The largest part (three fourths) of unaccompanied minors was made up of boys between 15 and 17 years of age, while Somali and Eritrean minors had, as reflected in German statistics mentioned already, higher proportions of girls than boys (EU Council analysis, Statewatch). Little further specifications can be made about the general profiles of the average unaccompanied minor traveling to Europe.
There are a number of debates currently revolving around the issue of the migration of unaccompanied minors.
The most prominent critique from the widest ranger of actors involved in the area names the problem of acting according to the child’s best interest instead of governmental, bureaucratic, or strictly legal positions. With a lack of consideration for children’s maturity levels and the Children’s Rights Convention of 1989, children are often treated as adults in terms of the types of accommodation, legal support, psychological treatment etc. they (do not) get offered. For example, it is common practice to hold children in detention centers for administrative reasons. Another lack of consideration for maturity level is exemplified in Germany where, up until this year, children aged 16 and older were not given a legal representative, as they were considered capable of self-representation.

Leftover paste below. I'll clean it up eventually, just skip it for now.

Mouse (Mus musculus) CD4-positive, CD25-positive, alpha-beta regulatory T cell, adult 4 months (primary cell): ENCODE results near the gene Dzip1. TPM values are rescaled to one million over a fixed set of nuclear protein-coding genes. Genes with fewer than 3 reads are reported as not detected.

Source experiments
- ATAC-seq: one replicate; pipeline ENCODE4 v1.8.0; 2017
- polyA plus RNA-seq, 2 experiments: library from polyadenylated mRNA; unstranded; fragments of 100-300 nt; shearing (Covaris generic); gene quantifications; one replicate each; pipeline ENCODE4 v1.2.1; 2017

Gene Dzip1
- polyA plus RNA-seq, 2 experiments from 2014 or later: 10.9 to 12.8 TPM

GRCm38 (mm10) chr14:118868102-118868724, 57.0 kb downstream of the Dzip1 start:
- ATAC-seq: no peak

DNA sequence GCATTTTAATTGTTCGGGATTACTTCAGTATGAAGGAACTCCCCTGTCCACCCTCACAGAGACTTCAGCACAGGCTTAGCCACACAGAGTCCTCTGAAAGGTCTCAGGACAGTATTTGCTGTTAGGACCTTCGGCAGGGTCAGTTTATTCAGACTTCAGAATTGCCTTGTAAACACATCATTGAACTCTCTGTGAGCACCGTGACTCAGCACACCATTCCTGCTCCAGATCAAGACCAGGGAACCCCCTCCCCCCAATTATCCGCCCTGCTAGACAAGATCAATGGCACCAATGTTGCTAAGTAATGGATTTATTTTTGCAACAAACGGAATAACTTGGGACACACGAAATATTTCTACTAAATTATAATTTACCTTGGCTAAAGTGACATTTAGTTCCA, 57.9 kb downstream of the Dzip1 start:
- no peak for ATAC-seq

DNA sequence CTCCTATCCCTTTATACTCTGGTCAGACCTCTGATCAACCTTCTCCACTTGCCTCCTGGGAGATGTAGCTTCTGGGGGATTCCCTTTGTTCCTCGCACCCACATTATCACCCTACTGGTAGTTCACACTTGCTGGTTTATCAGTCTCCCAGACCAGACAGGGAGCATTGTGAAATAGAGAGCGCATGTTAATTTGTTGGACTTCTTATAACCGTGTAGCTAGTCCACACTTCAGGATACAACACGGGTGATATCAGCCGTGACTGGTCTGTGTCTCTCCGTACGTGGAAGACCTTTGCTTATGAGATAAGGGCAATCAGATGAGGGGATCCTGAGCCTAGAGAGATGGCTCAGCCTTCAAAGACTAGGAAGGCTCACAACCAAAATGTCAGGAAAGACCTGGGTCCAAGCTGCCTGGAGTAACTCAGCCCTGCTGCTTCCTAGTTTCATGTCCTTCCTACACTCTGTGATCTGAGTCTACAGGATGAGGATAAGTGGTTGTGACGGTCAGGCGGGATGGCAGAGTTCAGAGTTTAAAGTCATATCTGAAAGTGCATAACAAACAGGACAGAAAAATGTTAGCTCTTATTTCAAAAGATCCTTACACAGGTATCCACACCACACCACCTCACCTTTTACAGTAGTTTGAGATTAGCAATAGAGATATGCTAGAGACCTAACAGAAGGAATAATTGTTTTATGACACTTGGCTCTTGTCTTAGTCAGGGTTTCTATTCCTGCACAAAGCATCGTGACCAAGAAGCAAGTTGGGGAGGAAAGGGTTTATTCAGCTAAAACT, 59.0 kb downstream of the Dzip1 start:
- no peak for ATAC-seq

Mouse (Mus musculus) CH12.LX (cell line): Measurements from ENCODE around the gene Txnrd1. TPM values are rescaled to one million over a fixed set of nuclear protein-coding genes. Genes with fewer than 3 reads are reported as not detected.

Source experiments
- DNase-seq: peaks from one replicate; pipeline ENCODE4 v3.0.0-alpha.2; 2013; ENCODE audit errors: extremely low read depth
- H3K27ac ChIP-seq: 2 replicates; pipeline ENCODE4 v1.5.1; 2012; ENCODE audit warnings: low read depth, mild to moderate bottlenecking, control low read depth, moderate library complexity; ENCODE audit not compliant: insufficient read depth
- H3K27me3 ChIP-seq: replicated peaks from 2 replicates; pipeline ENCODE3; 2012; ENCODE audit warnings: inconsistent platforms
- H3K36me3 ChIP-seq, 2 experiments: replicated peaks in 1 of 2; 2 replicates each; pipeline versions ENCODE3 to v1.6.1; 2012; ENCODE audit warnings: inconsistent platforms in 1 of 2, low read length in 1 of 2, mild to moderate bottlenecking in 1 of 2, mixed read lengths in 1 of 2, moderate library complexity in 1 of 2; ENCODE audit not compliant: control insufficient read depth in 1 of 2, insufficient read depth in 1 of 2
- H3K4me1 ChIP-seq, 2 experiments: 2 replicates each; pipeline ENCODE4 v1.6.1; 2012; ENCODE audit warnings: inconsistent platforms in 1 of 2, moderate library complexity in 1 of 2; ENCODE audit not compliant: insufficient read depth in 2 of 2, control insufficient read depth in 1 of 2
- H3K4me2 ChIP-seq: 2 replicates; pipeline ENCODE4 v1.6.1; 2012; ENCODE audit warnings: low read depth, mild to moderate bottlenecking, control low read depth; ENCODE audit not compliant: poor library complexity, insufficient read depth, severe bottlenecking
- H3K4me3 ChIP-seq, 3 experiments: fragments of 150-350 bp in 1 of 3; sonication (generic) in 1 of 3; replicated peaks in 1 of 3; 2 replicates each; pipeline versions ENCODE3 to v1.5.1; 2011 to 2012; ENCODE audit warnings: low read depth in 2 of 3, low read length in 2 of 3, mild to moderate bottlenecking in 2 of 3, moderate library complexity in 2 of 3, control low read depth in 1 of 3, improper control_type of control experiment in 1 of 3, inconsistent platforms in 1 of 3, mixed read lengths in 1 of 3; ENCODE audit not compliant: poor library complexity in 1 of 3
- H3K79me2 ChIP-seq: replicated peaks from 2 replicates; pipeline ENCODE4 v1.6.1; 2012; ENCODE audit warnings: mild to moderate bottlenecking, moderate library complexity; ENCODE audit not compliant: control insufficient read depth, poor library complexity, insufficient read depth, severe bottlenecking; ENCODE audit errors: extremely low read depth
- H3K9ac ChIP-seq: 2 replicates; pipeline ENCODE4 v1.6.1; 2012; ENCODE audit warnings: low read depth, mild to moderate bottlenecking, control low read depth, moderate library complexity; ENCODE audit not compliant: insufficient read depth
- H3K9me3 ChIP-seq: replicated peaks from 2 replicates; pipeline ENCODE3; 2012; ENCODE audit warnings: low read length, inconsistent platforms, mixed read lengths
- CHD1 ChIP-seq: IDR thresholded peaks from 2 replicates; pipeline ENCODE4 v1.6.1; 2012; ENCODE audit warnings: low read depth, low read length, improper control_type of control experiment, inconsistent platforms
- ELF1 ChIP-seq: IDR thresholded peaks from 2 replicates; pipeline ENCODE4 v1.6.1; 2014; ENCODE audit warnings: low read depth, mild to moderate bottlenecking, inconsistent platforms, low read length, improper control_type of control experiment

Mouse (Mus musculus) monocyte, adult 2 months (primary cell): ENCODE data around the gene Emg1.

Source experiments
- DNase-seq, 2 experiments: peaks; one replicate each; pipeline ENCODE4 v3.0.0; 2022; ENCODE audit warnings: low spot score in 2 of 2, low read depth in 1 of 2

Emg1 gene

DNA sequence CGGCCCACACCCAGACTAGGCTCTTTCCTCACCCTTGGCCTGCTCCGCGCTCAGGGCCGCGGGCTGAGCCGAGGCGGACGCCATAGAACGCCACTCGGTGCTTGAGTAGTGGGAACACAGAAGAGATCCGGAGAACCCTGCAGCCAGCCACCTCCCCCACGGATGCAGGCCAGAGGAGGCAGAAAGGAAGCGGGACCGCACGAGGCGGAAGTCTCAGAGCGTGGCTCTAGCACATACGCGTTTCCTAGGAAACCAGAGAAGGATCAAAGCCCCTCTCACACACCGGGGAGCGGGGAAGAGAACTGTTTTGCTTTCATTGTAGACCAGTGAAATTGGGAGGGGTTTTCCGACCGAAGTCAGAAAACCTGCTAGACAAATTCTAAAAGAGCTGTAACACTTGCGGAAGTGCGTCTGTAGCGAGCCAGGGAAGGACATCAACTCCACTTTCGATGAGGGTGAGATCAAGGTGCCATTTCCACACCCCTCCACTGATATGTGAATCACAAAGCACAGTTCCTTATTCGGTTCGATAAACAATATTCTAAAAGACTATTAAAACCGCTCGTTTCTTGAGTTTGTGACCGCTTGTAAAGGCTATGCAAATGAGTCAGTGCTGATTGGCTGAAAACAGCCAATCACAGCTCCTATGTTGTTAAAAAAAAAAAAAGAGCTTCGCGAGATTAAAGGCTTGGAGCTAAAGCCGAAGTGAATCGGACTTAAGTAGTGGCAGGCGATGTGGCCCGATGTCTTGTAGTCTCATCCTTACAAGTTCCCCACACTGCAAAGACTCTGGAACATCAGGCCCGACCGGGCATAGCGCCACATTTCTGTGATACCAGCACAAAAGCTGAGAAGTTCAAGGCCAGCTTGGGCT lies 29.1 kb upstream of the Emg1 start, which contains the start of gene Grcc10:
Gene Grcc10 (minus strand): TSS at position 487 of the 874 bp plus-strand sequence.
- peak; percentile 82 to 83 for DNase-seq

The topic of EU governmental financing of reception houses in countries of origin was also criticized. Several governments, including that of the Netherlands, Norway, Sweden, Denmark, and the UK consider the existence of these reception houses as a justification to refuse residence permits, as there is a “safe and adequate place” for the child to return to (Position Paper 2). According to the position paper, this practice is not in line with the Children’s Rights Convention. It does not lie in the best interest of the child and includes the risk of child trafficking. Noting that the best returns are voluntary ones, suggestions have been made that a guardianship system should be established in order to properly assess the best interest and safety of the child going back, case by case. Practically speaking, so aside from moral and legal issues, states also have series of problems. In order to present a European-wide picture of the situation of unaccompanied minors in the EU, member states have concluded on several issues that stand in the way of a coherent picture. Generally the most common problem recognized by all European countries is lack of sufficient statistics. No centralized mechanisms exist to record statistics of unaccompanied minors, neither in countries themselves and nor on a European level. This can be problematic, as “the availability of statistical data is essential in order to identify and combat direct and indirect discrimination as well as devise and implement targeted positive action programmes and subsequent measures for monitoring progress achieved” (de Schutter 43). Furthermore, higher levels of information and knowledge exchange are needed. Better reception practices with care and protection would enhance reception process. Also, the necessity of more reliable age assessment was an issue alongside the general problem of the lack of guarantee of proper identification. Lastly, there is a general concern of disappearances of unaccompanied minors from accommodation facilities.